Quantitative achievement data reveals persistent under achievement in the area of writing for ELL students. To address this problem, the purpose of this qualitative case study was to understand the experiences of teachers who teach writing to ELL students. Three classrooms in a suburban school were chosen to investigate. Participants taught (grades 5, 7, and 9) writing to ELL students who were native Spanish speakers. The research questions that guided the study were: (1) what are ELL teacher’s instructional practices in the classroom; (2) what instructional and institutional resources are being utilized by ELL teachers; and (3) what barriers exist to teaching native Spanish speaking students to write in English? Data collection consisted of interviews, observations, and artifacts used for writing instruction. The results of the study revealed the complexity of the ELL teacher’s role in the classroom—a role that extends far beyond classroom instruction only. ELL teachers must know their learner well, advocate for their students, be a cultural liaison, and at times play a parental role. Besides daily instruction, the ELL teacher is responsible for modifying and creating curriculum that can be understood by their students, educating content teachers on the needs of ELL students, and negotiating perceptions of institutional racism as they advocate for ELL students. The study concludes with recommendations for educational leaders and policymakers to ensure success of ELL students in writing instruction.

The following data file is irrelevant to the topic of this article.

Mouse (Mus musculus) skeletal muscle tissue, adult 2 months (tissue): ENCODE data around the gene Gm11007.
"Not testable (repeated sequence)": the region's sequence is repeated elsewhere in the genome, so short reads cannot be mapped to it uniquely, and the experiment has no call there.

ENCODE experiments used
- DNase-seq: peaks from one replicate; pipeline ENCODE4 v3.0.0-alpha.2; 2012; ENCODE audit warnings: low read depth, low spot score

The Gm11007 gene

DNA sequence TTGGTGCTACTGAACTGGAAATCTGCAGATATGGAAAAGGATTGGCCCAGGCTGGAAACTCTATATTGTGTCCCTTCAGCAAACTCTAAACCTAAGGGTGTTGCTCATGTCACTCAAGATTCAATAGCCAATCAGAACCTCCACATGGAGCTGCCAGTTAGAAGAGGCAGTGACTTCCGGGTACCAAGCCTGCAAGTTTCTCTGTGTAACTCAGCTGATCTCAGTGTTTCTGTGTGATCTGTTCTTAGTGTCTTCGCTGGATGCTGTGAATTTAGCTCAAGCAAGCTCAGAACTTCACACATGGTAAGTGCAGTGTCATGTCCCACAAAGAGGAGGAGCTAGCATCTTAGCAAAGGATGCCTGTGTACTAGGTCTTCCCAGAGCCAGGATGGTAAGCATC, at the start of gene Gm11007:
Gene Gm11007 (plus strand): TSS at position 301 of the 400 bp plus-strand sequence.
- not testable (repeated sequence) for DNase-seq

|Commitee:||Pickup, Austin, Barshinger, Jack|
|Department:||Leadership in Curriculum and Instruction, K-12 Learning|
|School Location:||United States -- Illinois|
|Source:||DAI-A 81/4(E), Dissertation Abstracts International|
|Subjects:||Bilingual education, Language arts, Middle School education|
|Keywords:||Critical race theory, Curriculum, ELL teacher experience, Middle years of education, Resources, Writing|
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